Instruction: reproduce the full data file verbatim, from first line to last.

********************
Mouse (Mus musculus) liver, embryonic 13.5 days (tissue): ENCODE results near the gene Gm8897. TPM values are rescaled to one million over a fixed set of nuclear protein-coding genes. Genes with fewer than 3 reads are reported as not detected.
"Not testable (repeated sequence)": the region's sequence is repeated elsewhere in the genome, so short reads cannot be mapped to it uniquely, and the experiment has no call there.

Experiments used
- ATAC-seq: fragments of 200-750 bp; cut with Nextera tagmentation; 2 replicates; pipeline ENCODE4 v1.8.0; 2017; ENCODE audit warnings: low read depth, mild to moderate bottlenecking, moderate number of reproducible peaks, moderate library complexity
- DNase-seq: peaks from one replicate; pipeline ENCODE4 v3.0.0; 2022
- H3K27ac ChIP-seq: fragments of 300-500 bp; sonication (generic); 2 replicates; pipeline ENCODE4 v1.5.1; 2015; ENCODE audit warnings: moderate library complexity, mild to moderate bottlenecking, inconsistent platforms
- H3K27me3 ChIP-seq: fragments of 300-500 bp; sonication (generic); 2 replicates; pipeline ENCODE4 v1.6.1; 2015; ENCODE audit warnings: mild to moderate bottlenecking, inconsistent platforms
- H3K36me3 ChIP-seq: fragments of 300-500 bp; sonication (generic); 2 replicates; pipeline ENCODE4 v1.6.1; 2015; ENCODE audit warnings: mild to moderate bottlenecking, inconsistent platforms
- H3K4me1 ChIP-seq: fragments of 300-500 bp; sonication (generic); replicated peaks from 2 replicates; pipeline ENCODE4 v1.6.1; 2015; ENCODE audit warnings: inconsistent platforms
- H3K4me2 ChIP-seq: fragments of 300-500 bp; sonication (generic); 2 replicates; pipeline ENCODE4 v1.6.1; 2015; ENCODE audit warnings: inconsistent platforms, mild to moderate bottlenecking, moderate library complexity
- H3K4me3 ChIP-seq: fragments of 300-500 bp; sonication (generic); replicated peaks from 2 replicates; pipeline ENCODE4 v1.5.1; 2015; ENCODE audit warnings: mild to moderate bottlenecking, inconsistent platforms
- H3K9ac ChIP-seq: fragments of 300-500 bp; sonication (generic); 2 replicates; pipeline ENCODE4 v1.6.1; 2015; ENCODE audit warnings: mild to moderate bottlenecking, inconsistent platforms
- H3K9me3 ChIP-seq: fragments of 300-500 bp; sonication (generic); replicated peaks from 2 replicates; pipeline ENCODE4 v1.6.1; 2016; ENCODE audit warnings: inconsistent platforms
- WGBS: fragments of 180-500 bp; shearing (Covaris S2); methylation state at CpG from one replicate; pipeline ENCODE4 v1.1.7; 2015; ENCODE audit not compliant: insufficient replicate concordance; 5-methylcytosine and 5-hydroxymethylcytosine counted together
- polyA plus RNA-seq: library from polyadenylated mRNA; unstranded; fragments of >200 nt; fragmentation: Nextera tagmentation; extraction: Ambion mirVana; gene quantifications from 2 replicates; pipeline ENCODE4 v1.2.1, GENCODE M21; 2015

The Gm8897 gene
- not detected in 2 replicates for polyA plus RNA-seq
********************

Mouse (Mus musculus) liver, embryonic 13.5 days (tissue): ENCODE results near the gene Gm8897. TPM values are rescaled to one million over a fixed set of nuclear protein-coding genes. Genes with fewer than 3 reads are reported as not detected.
"Not testable (repeated sequence)": the region's sequence is repeated elsewhere in the genome, so short reads cannot be mapped to it uniquely, and the experiment has no call there.

Experiments used
- ATAC-seq: fragments of 200-750 bp; cut with Nextera tagmentation; 2 replicates; pipeline ENCODE4 v1.8.0; 2017; ENCODE audit warnings: low read depth, mild to moderate bottlenecking, moderate number of reproducible peaks, moderate library complexity
- DNase-seq: peaks from one replicate; pipeline ENCODE4 v3.0.0; 2022
- H3K27ac ChIP-seq: fragments of 300-500 bp; sonication (generic); 2 replicates; pipeline ENCODE4 v1.5.1; 2015; ENCODE audit warnings: moderate library complexity, mild to moderate bottlenecking, inconsistent platforms
- H3K27me3 ChIP-seq: fragments of 300-500 bp; sonication (generic); 2 replicates; pipeline ENCODE4 v1.6.1; 2015; ENCODE audit warnings: mild to moderate bottlenecking, inconsistent platforms
- H3K36me3 ChIP-seq: fragments of 300-500 bp; sonication (generic); 2 replicates; pipeline ENCODE4 v1.6.1; 2015; ENCODE audit warnings: mild to moderate bottlenecking, inconsistent platforms
- H3K4me1 ChIP-seq: fragments of 300-500 bp; sonication (generic); replicated peaks from 2 replicates; pipeline ENCODE4 v1.6.1; 2015; ENCODE audit warnings: inconsistent platforms
- H3K4me2 ChIP-seq: fragments of 300-500 bp; sonication (generic); 2 replicates; pipeline ENCODE4 v1.6.1; 2015; ENCODE audit warnings: inconsistent platforms, mild to moderate bottlenecking, moderate library complexity
- H3K4me3 ChIP-seq: fragments of 300-500 bp; sonication (generic); replicated peaks from 2 replicates; pipeline ENCODE4 v1.5.1; 2015; ENCODE audit warnings: mild to moderate bottlenecking, inconsistent platforms
- H3K9ac ChIP-seq: fragments of 300-500 bp; sonication (generic); 2 replicates; pipeline ENCODE4 v1.6.1; 2015; ENCODE audit warnings: mild to moderate bottlenecking, inconsistent platforms
- H3K9me3 ChIP-seq: fragments of 300-500 bp; sonication (generic); replicated peaks from 2 replicates; pipeline ENCODE4 v1.6.1; 2016; ENCODE audit warnings: inconsistent platforms
- WGBS: fragments of 180-500 bp; shearing (Covaris S2); methylation state at CpG from one replicate; pipeline ENCODE4 v1.1.7; 2015; ENCODE audit not compliant: insufficient replicate concordance; 5-methylcytosine and 5-hydroxymethylcytosine counted together
- polyA plus RNA-seq: library from polyadenylated mRNA; unstranded; fragments of >200 nt; fragmentation: Nextera tagmentation; extraction: Ambion mirVana; gene quantifications from 2 replicates; pipeline ENCODE4 v1.2.1, GENCODE M21; 2015

The Gm8897 gene
- not detected in 2 replicates for polyA plus RNA-seq